Something that's been noticeably absent from all of the fear-inducing rants about the absolute need to ram through Congress a bill to throw $700,000,000,000 at Wall Street to save them from themselves is any substantive discussion of why that specific amount of money? What will it be used for? What will we, the taxpayers, get in return for mortgaging our grandchildrens' futures? Treasury has already told us that that number was "not based on any particular data point" and that they "just wanted to choose a really large number" (how very like the Bush administration to use their "gut" in place of real analysis), which should be enough to set the "terrist threat level" to "severe with sprinkles on top".
Devilstower and Hunter over at DailyKos have been asking these questions and the conclusions they reached are very disturbing. Here's Devilstower's take:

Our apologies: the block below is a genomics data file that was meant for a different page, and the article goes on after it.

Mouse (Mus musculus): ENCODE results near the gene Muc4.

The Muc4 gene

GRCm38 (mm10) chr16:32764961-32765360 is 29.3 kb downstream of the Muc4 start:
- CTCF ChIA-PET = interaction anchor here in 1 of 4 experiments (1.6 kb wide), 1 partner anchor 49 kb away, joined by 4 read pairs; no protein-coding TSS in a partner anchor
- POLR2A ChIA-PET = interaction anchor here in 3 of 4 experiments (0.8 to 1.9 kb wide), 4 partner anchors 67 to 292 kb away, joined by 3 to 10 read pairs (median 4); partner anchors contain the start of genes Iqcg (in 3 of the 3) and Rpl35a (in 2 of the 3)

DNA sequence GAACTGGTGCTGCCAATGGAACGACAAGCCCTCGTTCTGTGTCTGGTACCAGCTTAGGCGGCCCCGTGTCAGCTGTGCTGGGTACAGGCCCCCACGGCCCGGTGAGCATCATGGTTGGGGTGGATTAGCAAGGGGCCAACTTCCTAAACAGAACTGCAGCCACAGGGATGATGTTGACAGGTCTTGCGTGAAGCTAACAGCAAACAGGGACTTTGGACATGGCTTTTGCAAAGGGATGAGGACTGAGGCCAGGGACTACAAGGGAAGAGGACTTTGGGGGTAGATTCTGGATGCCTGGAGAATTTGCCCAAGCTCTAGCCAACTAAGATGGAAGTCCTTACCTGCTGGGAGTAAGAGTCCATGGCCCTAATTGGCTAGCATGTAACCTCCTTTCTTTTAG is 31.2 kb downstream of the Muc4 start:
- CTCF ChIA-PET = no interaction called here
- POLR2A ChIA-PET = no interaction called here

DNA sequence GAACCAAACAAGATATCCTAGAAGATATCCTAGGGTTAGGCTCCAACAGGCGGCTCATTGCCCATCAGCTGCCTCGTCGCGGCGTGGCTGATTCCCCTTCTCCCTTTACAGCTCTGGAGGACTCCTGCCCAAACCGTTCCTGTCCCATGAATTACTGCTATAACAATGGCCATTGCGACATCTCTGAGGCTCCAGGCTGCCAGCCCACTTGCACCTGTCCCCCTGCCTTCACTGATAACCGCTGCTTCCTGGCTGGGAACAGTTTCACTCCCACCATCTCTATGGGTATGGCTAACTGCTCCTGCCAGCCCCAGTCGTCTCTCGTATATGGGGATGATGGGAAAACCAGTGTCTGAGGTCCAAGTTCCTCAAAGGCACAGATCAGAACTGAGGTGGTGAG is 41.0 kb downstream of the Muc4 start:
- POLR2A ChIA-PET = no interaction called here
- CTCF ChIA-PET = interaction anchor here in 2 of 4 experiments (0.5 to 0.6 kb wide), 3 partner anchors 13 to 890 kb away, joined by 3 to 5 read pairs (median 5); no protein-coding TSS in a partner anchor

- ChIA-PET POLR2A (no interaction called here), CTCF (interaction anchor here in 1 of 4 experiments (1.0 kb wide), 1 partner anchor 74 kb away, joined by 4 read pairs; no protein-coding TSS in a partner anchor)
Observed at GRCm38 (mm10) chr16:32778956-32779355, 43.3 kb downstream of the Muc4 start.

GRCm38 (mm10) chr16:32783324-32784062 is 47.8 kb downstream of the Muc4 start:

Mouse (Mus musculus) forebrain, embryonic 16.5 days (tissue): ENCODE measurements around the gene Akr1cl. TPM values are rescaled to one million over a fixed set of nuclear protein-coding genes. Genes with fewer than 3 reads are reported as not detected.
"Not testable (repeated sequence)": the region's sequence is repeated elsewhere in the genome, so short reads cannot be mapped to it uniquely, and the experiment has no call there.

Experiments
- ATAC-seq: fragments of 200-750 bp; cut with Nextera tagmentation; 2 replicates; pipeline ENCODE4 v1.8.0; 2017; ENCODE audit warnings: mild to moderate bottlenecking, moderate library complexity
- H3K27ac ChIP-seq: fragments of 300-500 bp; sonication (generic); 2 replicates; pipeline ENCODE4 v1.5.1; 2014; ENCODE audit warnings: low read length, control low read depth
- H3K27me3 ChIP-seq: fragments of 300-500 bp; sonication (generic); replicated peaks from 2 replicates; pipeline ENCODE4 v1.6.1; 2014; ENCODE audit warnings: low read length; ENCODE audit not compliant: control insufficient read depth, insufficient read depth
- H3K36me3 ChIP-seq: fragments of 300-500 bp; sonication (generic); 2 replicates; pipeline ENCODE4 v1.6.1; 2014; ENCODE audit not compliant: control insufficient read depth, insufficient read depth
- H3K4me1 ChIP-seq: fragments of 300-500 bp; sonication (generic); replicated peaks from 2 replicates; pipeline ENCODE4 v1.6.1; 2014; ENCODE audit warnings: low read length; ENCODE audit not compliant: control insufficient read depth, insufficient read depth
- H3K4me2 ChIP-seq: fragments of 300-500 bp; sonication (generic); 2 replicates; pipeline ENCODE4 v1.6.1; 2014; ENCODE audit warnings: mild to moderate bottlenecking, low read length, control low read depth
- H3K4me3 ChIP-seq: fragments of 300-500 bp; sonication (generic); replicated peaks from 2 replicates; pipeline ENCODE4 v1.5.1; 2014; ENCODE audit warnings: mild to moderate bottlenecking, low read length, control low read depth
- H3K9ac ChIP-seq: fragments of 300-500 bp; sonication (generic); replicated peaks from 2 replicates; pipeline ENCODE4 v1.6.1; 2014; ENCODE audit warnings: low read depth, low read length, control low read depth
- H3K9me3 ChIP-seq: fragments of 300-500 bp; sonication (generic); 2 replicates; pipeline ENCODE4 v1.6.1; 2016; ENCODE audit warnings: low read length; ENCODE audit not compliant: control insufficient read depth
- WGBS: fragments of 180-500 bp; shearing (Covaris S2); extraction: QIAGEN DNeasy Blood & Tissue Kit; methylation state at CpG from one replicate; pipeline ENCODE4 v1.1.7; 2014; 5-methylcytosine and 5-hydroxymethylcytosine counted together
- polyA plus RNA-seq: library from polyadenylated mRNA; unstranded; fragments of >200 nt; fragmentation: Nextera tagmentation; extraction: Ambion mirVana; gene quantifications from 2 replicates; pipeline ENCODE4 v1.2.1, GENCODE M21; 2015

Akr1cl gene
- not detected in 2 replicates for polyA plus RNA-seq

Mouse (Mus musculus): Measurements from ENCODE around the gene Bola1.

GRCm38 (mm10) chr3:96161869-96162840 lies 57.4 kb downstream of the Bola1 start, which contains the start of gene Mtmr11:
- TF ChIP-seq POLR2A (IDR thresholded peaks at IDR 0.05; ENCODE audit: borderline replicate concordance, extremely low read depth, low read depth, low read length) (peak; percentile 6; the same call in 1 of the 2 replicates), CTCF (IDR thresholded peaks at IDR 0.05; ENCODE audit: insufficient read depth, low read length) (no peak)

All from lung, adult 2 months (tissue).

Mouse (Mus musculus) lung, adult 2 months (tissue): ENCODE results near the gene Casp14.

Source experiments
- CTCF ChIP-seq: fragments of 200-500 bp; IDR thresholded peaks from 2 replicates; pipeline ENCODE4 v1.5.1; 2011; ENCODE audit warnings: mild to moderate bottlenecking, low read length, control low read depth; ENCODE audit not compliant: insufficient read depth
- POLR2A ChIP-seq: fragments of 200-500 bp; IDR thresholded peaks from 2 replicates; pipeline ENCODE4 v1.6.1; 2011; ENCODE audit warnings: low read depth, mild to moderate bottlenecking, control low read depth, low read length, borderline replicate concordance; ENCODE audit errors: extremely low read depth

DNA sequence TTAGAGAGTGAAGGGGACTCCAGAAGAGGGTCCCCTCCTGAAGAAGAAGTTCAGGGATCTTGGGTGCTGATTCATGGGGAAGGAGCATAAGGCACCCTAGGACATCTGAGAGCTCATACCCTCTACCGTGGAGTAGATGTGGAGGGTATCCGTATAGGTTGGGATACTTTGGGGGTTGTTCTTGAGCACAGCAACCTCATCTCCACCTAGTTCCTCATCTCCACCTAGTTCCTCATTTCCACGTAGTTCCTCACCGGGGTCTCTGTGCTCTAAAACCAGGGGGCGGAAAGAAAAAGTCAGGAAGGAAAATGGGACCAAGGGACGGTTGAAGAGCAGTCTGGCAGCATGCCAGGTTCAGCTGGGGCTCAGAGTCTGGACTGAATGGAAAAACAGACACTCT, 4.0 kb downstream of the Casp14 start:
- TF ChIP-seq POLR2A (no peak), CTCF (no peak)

So there's a little problem with the math. Would that mean that this really isn't about the subprime collapse? Hunter explains.
"This crisis was brought to you by subprime mortgages. We know that because we're told it many, many times each day. So how big is the problem?
The total value of all home mortgages has risen steeply over the last few years as the housing bubble drove home prices up and lax lending rules roped more people into the pool. Home mortgages were valued at $7 trillion in 2003 but were up to $11.1 trillion by last year.
How many of those were "subprime?" It depends on how you define it. Funny thing: the initial definition was loans that didn't meet Fannie Mae or Freddie Mac qualifications, meaning that those institutions shouldn't be holding any subprime loans. But as a term, subprime is now more often applied to any loan where either the applicant's credit fell below the mid-range of "good" or where the lender did an abbreviated credit check. That kind of loan really came and went rather quickly. They were 8% of loans in 2003, topped out at 20% of loans in 2005 and 2006, and were back to 3% of loans in 2007. According to the Joint Center for Housing Studies at Harvard, $139 billion of subprime loans were handed out in the last quarter of 2006, but this was down to $14 billion in the matching quarter of 2007